Book Review: Ego Is the Enemy

While on summer vacation, I finally got my hands on Ryan Holiday’s Ego is the Enemy and could not put this book down. Just as the title says, Ryan points out that each of us battles with Ego, the desire to be great, to be known and to be right. When we lack this awareness, Ego drives our decision making. Ryan used examples in history of those who were successful and unsuccessful in overcoming their egos. Within the book, Ryan chronicles the following and more great examples of leaders in history:

  • Benjamin Franklin
  • Jackie Robinson
  • Angela Merkel
  • Katherine Graham
  • Malcom X

Pointing to those that suffered from egotism, Ryan highlights the lives of the following figures in history and more:

  • Howard Hughes, Sr.
  • Napeoleon
  • Ghengus Kahn
  • Richard Nixon
  • John Delorean
  • Alexander the Great

While using these examples, Ryan breaks down the human life into three different phases: Aspiring, Success and Failure, and argues that we are in each of these phases repeatedly and at various times in our lives. Understanding how our egos affects us during these seasons is critical to success and purpose-driven living.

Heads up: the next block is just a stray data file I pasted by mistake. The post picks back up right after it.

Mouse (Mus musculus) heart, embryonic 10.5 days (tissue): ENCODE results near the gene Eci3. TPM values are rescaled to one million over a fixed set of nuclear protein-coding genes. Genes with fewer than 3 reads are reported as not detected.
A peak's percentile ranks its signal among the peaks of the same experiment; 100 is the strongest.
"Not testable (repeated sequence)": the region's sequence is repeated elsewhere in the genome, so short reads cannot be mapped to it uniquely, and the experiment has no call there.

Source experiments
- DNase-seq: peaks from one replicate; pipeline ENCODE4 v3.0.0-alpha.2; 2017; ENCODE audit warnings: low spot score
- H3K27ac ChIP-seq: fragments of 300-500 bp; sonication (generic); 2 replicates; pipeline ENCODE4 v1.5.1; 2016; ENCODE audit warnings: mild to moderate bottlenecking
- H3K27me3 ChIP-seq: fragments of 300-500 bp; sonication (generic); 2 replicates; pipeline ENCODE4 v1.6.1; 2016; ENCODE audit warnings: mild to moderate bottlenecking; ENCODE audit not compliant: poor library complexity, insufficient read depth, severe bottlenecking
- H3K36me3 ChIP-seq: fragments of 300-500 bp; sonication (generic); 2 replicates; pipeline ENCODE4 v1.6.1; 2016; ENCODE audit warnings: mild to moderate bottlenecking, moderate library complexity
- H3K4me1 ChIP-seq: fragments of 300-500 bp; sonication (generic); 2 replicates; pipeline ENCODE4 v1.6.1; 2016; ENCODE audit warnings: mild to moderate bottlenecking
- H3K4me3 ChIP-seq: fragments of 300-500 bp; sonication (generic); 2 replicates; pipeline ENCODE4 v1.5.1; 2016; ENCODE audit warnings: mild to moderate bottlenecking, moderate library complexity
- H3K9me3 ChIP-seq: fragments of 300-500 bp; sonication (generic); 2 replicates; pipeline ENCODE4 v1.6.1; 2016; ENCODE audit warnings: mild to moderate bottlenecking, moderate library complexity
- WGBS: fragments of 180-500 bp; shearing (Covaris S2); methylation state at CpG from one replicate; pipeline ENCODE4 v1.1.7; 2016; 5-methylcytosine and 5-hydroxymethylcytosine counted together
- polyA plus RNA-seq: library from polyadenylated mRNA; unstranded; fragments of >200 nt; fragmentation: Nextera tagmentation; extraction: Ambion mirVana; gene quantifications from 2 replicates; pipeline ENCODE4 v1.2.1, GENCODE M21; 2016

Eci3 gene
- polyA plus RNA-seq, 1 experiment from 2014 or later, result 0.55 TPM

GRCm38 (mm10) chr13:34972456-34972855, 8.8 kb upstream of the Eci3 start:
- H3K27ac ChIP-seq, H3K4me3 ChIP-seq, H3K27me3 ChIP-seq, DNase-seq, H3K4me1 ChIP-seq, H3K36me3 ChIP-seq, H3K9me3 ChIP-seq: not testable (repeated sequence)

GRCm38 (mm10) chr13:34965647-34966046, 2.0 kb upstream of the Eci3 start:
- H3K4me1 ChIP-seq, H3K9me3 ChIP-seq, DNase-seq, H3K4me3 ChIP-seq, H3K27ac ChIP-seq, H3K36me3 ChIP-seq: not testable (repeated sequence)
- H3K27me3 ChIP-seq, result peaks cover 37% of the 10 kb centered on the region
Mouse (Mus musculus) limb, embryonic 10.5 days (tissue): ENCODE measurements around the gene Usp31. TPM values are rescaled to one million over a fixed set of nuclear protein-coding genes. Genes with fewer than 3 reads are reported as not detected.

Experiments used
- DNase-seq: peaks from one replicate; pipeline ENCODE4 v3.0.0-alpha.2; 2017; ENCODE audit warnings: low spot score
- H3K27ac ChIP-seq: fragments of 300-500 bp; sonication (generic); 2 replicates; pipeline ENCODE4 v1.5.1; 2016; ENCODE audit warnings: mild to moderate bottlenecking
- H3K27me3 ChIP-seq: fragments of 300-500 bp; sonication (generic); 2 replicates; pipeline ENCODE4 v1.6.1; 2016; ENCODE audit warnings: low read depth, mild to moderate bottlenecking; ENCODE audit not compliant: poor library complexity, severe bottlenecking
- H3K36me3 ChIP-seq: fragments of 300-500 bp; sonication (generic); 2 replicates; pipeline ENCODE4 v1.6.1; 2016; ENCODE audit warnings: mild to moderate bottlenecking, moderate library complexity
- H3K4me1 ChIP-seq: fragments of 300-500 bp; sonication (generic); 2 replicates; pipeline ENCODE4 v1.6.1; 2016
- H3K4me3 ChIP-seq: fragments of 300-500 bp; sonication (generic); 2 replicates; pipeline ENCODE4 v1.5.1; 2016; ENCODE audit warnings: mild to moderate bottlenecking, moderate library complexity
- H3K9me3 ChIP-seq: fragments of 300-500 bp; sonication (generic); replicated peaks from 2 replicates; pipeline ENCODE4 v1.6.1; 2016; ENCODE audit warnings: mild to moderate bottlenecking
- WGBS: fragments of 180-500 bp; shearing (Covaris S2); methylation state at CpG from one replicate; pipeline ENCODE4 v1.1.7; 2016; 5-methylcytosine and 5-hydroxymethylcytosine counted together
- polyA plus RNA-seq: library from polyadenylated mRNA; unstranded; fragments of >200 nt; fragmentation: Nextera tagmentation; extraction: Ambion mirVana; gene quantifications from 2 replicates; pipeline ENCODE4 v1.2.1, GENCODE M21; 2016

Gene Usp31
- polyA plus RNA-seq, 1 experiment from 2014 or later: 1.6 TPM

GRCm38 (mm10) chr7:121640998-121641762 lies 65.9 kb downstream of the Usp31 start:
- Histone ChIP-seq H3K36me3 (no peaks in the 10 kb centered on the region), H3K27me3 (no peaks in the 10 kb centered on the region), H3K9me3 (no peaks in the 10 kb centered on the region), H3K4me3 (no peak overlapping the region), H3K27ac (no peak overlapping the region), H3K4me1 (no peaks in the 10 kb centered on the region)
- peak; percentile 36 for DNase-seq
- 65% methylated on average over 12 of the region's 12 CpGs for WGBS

Here are three personal takeaways from Ego is The Enemy.

1️⃣ Ego drives many of the decisions we make and has a stronger influence in our behavior, actions and desires than most of people will ever understand.

We can actually spend our whole lives striving for success, glory or victory when the goal is unattainable and insatiable. We can never do enough or have enough. Instead, we find dissatisfaction and ongoing struggle for more.

2️⃣ The great examples from history did not care for the spotlight or glory.

They lived simple and lives and put their heads down to complete their mission. They worked, created and led, many through very difficult times of struggle, because that was their mission and task. Unlike the ego-driven, they did not lose interest in their project or mission.

3️⃣ We can live our whole lives driven by our Egos and, therefore, miss out on our purpose.

Believe it or not, you can spend your whole life climbing a mountain to later realize you climbed the wrong one. When we live based on our egos desires, we make ego-driven decisions. Rather than serving our own special purposes, we can repeat repeat decisions result in outcomes we do not even want for ourselves.

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